Ontario’s Refugees

Syrian Refugees Flood into Toronto

Anagabriel Trevino
Staff Writer

Welcoming 25,000 Syrian refugees before the February 29th deadline was an undeniably big achievement for everyone involved and for Canada as a whole. The story of the refugees, however, doesn’t end there. What is currently happening to the 10,000 privately sponsored refugees?

Internationally, the pressure is on to welcome as many refugees as possible, as fast as possible. As reported by the Globe and Mail, “Filippo Grandi, the UN High Commissioner for Refugees, is desperate to have countries urgently resettle 480,000 Syrian refugees.”

Since last November, Canada has already welcomed more than the expected 25,000 refugees and had nearly reached just over 26,000 (a mix of privately and publicly sponsored refugees) on March 28th (CBC News). This is thanks to Immigration Minister John McCallum.

However, there is a problem with the government’s current migratory effort. Once the government met the 25,000 refugee goal, offshore processing centres (Turkey, Lebanon and Jordan) quietly closed. These efforts along with charter flights are no longer available for privately sponsored families. Mr. McCallum announced earlier this year that applications submitted after February 29th wouldn’t be seeing their sponsored family before early 2017 (The Globe and Mail).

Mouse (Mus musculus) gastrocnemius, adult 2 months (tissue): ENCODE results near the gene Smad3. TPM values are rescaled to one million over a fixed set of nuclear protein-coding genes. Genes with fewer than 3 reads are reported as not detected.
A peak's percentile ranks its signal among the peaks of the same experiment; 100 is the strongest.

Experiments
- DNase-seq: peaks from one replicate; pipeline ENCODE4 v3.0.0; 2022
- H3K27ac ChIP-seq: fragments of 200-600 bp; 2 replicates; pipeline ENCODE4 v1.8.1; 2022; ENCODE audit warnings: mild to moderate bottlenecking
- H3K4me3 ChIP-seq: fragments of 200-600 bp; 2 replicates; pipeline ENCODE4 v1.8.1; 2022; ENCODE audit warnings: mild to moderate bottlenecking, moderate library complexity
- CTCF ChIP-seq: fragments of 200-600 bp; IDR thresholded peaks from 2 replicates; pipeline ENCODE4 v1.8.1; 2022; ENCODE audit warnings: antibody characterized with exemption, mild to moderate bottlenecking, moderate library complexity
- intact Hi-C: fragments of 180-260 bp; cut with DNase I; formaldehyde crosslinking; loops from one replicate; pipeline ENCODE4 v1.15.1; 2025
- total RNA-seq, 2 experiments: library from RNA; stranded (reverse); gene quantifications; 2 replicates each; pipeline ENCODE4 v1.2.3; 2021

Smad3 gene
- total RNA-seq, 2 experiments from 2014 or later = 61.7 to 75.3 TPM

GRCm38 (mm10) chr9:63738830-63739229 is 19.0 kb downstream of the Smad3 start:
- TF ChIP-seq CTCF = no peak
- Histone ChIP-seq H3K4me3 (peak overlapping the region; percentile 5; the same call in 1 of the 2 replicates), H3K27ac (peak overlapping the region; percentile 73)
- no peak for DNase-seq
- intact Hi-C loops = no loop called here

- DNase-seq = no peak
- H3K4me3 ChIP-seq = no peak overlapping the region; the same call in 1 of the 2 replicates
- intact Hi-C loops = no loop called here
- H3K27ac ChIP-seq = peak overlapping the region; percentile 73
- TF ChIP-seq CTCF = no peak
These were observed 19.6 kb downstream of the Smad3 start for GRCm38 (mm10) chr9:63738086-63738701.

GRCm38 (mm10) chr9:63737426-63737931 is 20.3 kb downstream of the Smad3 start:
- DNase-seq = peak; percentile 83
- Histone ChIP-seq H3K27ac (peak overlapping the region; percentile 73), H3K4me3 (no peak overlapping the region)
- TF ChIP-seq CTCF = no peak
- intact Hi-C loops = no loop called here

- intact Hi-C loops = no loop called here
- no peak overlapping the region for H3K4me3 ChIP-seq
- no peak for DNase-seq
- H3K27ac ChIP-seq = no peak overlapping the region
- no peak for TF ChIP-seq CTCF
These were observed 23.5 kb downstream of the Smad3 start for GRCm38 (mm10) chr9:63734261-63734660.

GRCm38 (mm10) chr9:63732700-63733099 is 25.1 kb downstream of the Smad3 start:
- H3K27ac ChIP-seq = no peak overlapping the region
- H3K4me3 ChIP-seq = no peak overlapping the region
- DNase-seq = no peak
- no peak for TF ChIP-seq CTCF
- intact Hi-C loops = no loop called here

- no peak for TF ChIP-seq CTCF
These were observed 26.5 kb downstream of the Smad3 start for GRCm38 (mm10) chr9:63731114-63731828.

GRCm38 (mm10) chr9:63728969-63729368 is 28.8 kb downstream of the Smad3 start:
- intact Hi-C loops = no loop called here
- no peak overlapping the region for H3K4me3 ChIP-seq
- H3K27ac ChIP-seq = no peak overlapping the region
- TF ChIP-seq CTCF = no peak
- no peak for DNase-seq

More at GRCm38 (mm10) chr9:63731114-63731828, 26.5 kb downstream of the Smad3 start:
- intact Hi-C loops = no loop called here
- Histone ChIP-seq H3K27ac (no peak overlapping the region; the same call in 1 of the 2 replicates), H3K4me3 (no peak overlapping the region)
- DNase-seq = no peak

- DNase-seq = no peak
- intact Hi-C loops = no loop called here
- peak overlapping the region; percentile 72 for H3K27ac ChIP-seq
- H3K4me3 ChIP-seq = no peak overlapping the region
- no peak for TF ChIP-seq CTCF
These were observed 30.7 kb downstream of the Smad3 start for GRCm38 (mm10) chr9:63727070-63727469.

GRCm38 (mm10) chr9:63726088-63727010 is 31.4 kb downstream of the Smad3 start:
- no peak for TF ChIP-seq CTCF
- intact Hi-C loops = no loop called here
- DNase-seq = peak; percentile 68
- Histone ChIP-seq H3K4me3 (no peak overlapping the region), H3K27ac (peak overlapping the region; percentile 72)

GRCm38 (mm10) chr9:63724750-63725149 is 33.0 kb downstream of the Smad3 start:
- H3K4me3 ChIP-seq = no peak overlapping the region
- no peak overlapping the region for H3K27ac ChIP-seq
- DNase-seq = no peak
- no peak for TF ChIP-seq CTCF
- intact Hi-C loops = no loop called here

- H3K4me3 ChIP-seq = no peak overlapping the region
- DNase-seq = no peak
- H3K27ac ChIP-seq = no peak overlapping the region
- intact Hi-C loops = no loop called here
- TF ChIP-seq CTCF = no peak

He later extended the deadline to March 31st due to the fact that many sponsors were unhappy with the current state of migratory efforts. In fact, Thomas Vincent, one of the many Collingwood sponsors, said that “there’s a total lack of transparency” when it comes to private sponsors (CBC News).

Spokeswoman Jennifer Bourque said on behalf of McCallum and the department of immigrations, “We know refugees and sponsors are disappointed that expedited processing is not continuing, but the accelerated pace of recent months could not be sustained indefinitely” (CBC News).

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